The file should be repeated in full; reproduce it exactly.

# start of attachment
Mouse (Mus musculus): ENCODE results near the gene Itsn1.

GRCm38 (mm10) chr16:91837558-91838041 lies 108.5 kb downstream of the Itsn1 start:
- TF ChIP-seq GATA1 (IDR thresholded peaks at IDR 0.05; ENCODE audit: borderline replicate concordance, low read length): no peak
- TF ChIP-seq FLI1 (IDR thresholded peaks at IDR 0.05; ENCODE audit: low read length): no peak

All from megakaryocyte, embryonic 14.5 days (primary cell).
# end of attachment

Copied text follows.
Mouse (Mus musculus): ENCODE results near the gene Itsn1.

GRCm38 (mm10) chr16:91837558-91838041 lies 108.5 kb downstream of the Itsn1 start:
- TF ChIP-seq GATA1 (IDR thresholded peaks at IDR 0.05; ENCODE audit: borderline replicate concordance, low read length): no peak
- TF ChIP-seq FLI1 (IDR thresholded peaks at IDR 0.05; ENCODE audit: low read length): no peak

All from megakaryocyte, embryonic 14.5 days (primary cell).